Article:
Sunday, December 19, 2010

What I Learned from Nancy Drew: Intro

A few days ago, in a bout of nostalgia, I decided to revisit a childhood friend. Its been over 35 years since I cracked open a Nancy Drew mystery.

Despite everything I'm about to say, I'm a great fan of the series. As a kid I wanted to be just like Nancy. She is an iconic heroine of the American girl, and her adventures are a fun read. Begun only 8 years after women achieved the right to vote, Nancy is smart, fiesty and an awesome role-model for young girls.

The writing however (at least the first few books) is rather bad. As a writer, I think it's important to read as much as possible.  And sometimes you can learn more from a badly written book than a well crafted tale.
So in the next few articles I'll discuss some of the facets of this particularly fine example of amateurish writing.

My apologies to "Carolyn Keene" and her ghostwriters. Nancy Drew was the brainchild of writer/editor Edward Stratemeyer who created the Hardy Boys and the Bobsey Twins among others.  The first ghostwriter hired to write Nancy Drew was Mildred A. Wirt Benson, who wrote 23 of the first 30 books. The craft of writing has no doubt grown over the past 80 years since the first Nancy Drew mystery was published.

Surrounded as we are by excellent tutorials on good writing, its easy for us to hone our art.

Despite the fact that the writing itself isn't the best, these books are also a prime example of how a fun and fascinating character doing interesting things will not only sell, but endure in our hearts.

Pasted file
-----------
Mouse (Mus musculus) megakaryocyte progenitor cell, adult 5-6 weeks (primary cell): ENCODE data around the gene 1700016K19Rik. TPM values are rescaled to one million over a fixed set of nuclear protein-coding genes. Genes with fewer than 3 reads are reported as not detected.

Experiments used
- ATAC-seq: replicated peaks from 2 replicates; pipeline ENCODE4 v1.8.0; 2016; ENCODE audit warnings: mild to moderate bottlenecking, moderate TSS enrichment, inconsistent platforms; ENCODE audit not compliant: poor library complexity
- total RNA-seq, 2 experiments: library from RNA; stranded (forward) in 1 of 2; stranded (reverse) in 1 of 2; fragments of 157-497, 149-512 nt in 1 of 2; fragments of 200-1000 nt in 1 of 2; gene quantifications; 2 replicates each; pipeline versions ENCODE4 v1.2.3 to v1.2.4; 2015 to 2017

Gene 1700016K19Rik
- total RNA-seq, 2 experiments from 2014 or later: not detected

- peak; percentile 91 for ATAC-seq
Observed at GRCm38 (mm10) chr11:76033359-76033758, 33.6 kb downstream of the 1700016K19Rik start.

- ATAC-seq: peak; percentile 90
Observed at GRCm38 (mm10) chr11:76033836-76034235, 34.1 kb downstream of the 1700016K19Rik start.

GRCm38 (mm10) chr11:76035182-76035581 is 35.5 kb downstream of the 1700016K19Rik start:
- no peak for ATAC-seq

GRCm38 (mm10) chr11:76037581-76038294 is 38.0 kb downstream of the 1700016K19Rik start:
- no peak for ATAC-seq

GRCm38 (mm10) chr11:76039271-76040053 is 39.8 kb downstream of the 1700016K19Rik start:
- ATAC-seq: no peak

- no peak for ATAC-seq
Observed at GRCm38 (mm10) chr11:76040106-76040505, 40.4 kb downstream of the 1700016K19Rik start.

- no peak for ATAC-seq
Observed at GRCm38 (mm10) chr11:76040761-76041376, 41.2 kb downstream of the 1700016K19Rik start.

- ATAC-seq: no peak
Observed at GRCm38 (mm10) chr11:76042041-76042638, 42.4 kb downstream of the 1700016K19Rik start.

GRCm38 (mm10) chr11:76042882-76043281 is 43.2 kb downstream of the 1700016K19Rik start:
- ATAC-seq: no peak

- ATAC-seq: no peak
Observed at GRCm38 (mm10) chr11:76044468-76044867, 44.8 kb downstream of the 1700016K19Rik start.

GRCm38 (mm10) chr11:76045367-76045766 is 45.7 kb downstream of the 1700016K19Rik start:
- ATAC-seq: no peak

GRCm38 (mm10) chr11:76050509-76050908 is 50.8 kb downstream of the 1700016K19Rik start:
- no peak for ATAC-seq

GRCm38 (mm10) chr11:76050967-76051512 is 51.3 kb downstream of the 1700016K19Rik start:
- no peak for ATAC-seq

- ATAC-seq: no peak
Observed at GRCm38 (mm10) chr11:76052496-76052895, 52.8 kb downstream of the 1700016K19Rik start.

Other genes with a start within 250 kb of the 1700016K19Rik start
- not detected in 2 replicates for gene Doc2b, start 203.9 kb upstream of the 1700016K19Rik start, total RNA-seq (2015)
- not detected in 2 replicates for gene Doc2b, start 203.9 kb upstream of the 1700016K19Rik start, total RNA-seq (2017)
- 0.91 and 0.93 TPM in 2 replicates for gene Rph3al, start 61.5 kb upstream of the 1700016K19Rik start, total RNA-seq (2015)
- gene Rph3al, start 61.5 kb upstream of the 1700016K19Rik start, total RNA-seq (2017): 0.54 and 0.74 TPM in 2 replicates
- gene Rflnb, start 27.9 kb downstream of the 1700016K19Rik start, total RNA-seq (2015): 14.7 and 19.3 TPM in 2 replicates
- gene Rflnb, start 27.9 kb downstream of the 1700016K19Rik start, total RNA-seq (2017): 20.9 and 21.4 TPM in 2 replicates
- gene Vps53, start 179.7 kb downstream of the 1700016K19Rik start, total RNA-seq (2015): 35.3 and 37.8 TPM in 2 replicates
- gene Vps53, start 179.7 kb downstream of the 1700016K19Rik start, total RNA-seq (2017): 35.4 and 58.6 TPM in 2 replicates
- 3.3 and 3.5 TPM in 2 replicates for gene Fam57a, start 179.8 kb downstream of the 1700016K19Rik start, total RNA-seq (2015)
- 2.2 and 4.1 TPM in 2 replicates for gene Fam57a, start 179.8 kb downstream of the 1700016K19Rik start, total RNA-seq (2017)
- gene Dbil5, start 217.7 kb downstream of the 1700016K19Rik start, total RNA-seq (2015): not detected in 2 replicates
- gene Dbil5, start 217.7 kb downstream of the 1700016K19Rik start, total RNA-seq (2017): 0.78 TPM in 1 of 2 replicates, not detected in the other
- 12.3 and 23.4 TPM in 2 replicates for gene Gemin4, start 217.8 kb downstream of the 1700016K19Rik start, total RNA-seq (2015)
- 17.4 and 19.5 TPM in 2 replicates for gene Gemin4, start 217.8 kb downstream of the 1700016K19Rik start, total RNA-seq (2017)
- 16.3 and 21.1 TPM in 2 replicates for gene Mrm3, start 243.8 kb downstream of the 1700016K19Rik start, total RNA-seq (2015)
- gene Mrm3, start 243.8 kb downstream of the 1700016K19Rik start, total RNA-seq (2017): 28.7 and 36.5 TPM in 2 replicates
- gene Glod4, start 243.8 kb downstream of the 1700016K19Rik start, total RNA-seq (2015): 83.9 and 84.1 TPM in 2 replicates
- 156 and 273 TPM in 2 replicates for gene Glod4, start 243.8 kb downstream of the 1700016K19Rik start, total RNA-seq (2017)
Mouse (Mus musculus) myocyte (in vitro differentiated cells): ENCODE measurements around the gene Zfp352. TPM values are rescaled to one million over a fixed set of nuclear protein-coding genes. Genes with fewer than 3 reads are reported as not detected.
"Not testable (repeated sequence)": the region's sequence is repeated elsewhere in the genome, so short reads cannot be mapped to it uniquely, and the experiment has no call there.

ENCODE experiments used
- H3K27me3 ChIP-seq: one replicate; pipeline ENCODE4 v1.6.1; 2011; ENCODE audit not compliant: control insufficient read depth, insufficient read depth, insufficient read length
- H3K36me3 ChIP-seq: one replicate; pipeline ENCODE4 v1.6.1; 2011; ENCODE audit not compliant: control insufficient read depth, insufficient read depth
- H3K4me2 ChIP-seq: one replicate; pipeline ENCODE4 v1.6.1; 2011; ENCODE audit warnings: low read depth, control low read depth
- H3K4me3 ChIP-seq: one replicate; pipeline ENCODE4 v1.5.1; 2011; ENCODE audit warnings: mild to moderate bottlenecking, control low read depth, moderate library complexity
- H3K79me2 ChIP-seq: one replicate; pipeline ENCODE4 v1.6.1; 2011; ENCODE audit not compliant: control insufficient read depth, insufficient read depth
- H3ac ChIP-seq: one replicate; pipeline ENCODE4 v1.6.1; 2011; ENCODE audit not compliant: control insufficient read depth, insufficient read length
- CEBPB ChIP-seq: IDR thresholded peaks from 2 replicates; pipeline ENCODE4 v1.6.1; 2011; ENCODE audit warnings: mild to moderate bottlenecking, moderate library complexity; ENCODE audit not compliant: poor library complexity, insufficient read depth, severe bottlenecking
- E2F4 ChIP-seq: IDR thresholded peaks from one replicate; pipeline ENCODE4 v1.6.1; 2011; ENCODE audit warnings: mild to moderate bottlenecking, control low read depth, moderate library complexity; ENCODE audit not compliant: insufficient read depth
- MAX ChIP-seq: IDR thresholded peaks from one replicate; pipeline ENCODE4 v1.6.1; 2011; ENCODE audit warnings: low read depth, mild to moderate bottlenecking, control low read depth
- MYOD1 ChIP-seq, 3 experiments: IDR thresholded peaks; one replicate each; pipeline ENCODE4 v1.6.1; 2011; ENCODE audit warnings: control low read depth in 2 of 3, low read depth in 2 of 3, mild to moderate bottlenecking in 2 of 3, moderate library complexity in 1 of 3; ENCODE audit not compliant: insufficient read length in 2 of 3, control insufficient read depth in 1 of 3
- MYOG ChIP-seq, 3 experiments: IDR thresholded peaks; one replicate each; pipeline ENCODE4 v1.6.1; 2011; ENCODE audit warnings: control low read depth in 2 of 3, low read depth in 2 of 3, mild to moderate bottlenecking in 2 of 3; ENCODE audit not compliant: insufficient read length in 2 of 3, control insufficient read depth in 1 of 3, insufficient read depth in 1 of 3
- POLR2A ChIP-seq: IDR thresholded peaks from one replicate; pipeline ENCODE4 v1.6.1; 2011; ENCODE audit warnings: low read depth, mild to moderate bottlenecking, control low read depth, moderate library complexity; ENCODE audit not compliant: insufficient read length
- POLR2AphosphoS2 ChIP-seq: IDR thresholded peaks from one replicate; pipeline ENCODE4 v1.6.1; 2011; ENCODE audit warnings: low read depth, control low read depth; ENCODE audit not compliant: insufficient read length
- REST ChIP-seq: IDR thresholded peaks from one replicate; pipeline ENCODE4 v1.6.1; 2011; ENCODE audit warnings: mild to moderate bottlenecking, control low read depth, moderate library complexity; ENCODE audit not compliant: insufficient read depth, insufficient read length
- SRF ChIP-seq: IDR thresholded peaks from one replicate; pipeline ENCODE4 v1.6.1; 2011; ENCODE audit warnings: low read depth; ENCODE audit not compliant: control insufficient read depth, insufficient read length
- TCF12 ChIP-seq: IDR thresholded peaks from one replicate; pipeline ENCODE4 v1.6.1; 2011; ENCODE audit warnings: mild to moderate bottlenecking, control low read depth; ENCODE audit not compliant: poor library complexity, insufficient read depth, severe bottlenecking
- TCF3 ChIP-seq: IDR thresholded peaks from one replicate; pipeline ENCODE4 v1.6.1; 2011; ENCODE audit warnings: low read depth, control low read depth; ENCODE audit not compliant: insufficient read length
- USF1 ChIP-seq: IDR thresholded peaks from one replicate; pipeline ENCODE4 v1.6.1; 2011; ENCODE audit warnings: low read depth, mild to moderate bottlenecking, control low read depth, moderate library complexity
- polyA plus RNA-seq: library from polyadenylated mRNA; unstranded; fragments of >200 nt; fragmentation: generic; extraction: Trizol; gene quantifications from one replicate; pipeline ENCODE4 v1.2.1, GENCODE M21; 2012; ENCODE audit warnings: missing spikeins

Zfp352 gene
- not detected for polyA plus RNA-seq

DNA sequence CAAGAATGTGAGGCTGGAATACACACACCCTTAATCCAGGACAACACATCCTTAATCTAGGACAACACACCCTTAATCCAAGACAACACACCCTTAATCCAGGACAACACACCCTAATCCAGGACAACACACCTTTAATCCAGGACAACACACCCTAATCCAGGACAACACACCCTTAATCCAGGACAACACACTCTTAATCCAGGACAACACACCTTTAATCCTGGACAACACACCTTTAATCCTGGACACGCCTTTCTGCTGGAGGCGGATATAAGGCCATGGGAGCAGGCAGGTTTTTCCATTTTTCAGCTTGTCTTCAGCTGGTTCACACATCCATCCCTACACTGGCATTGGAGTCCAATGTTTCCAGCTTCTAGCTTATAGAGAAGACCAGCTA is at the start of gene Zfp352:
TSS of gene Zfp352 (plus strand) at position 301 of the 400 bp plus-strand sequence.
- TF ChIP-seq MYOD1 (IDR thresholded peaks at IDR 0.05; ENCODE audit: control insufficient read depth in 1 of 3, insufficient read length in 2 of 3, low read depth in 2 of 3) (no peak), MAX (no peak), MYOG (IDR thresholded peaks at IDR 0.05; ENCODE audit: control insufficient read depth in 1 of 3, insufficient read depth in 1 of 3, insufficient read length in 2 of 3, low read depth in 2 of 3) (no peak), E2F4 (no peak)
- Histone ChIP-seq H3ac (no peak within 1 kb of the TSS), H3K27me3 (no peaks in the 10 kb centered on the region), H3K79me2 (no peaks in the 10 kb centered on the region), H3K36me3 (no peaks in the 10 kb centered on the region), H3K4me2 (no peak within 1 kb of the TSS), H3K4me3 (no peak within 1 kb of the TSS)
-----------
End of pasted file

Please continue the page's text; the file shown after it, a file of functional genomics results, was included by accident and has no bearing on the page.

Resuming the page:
But we want to be good writers, right? Therefore lets take a look at some common mistakes as illustrated by Nancy Drew.

Part 1: Contrived Beginnings
Part 2: Lack of Red Herrings
Part 3: See Through Bad Guys
Part 4: Undescribed Characters
Part 5: Too Many Characters at Once
Part 6: Adverb Abuse 
Part 7: Unnecessary Scenes

Incidentally, as the series was revised several times (and according to what I've read, whole plots were sometimes changed) not all editions of the books may have the same faults. The books I refer to in this series are:
The Secret of the Old Clock - 1930 Edition
The Hidden Staircase - reprint of the 1930 Edition
The Bungalow Mystery - 1988 Edition
The Mystery at Lilac Inn  -  1961 Edition
The Secret of Red Gate Farm -  1961 Edition
Nancy's Mysterious Letter - 1968 Edition
Readers of the series may notice I skipped over a few of the books. That's because my local library didn't have them in stock at the moment.

For anyone who wants to read the history of Nancy Drew, here's an excellent website.

Nancy Drew Mystery Stories
Nancy Drew Games

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